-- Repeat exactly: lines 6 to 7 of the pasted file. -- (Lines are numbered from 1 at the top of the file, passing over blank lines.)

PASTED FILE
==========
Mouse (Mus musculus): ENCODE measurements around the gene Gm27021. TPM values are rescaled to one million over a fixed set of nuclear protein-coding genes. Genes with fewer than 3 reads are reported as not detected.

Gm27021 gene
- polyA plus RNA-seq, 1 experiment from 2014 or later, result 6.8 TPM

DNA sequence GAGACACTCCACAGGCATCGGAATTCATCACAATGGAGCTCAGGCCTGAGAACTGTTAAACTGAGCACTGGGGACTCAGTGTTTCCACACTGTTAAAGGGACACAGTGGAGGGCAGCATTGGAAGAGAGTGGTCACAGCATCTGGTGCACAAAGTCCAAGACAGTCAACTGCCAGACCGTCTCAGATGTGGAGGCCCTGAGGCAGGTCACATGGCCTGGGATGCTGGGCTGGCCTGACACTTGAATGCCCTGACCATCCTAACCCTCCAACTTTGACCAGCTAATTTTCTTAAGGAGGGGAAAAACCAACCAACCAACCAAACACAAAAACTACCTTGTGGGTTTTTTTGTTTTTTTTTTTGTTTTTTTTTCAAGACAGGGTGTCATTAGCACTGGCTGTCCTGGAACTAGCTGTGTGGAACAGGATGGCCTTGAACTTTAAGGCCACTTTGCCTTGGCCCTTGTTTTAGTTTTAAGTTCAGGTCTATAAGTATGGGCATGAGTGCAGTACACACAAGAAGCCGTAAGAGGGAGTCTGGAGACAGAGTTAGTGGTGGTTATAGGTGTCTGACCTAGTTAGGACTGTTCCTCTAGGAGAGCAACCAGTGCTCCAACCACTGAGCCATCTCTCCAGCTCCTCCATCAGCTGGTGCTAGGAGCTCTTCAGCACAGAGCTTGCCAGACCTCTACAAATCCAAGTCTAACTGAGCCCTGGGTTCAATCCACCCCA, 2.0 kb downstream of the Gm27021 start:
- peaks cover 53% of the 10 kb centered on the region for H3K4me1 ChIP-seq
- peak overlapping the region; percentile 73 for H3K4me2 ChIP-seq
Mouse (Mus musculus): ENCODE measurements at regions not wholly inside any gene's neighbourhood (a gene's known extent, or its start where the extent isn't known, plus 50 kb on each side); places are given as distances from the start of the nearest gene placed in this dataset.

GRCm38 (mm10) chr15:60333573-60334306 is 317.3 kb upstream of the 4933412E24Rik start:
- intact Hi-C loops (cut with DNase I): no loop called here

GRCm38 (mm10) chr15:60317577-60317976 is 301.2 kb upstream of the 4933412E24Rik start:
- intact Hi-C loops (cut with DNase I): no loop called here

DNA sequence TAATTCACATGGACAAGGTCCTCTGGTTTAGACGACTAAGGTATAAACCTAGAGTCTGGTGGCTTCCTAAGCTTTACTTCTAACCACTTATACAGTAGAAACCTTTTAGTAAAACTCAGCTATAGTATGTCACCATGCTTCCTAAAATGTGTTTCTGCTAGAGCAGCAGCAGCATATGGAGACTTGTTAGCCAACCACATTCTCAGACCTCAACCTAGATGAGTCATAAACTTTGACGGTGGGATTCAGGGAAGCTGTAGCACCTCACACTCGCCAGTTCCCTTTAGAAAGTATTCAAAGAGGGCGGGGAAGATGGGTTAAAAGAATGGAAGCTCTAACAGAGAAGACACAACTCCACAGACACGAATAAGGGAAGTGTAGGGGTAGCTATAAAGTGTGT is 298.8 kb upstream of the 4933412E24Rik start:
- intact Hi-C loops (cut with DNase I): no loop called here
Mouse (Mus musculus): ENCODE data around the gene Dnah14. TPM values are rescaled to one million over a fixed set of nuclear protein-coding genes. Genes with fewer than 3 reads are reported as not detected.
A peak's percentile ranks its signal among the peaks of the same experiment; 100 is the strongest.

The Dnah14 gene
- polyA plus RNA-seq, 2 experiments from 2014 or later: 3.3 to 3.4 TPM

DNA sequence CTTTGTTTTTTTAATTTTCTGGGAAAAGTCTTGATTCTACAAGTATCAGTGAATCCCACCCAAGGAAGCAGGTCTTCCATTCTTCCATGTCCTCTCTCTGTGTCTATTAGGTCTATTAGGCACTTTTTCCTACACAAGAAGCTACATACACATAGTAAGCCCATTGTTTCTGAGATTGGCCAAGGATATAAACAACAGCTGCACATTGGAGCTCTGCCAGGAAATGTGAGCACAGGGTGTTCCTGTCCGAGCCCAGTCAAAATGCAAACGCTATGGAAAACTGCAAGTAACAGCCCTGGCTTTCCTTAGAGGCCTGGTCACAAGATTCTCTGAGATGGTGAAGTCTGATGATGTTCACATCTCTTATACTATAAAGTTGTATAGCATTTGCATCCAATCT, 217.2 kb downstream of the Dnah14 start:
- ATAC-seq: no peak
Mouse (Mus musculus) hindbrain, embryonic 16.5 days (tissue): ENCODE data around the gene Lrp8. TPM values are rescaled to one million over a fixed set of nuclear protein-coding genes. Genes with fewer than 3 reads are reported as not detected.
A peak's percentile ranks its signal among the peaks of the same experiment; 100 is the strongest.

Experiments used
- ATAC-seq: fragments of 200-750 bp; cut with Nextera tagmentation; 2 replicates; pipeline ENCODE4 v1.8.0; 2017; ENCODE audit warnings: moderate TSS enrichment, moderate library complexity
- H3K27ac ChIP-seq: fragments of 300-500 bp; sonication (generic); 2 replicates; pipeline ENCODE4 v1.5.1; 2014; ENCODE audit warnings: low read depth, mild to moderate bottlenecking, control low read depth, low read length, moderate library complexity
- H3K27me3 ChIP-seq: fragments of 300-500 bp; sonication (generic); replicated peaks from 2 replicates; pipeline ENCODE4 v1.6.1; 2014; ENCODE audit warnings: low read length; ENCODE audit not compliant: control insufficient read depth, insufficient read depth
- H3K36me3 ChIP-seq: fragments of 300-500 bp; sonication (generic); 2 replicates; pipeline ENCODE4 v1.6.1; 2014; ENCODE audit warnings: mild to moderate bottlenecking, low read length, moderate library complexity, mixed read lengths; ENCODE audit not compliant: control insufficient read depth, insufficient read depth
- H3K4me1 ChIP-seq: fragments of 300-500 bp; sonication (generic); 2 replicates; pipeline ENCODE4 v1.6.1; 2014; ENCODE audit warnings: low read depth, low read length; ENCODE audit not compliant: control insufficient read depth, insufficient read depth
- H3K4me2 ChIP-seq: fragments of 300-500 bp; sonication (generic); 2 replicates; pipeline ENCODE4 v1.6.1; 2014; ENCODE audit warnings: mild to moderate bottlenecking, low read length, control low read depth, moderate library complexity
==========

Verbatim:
- peak overlapping the region; percentile 73 for H3K4me2 ChIP-seq
Mouse (Mus musculus): ENCODE measurements at regions not wholly inside any gene's neighbourhood (a gene's known extent, or its start where the extent isn't known, plus 50 kb on each side); places are given as distances from the start of the nearest gene placed in this dataset.